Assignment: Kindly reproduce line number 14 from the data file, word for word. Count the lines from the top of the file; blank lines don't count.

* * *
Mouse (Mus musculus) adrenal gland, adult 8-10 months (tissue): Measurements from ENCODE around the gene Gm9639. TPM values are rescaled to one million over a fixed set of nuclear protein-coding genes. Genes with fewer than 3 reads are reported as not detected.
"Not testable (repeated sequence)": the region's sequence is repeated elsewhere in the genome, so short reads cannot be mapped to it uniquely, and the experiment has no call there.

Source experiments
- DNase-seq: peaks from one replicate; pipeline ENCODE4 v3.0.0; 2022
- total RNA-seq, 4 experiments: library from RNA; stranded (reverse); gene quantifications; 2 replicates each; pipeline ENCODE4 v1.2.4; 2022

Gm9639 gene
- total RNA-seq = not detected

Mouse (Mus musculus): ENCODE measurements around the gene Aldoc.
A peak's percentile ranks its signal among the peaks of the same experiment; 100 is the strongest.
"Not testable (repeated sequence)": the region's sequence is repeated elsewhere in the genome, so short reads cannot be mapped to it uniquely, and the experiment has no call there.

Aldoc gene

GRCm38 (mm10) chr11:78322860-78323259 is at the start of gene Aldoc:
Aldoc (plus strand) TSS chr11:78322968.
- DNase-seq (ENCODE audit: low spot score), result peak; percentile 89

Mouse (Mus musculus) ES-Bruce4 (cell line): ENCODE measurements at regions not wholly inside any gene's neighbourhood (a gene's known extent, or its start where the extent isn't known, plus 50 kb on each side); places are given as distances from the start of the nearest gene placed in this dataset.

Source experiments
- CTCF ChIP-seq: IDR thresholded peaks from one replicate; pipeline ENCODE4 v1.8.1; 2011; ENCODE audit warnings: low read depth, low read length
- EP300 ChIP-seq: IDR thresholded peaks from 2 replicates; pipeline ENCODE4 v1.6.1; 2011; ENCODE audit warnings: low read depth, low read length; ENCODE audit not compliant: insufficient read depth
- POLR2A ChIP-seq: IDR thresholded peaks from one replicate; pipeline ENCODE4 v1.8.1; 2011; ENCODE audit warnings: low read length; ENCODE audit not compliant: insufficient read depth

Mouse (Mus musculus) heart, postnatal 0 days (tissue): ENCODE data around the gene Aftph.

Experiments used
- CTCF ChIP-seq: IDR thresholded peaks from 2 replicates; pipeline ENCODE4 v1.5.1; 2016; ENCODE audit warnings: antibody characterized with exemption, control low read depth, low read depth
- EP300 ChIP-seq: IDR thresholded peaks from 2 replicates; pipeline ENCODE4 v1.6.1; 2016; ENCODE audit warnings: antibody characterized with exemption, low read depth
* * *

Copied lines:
- DNase-seq (ENCODE audit: low spot score), result peak; percentile 89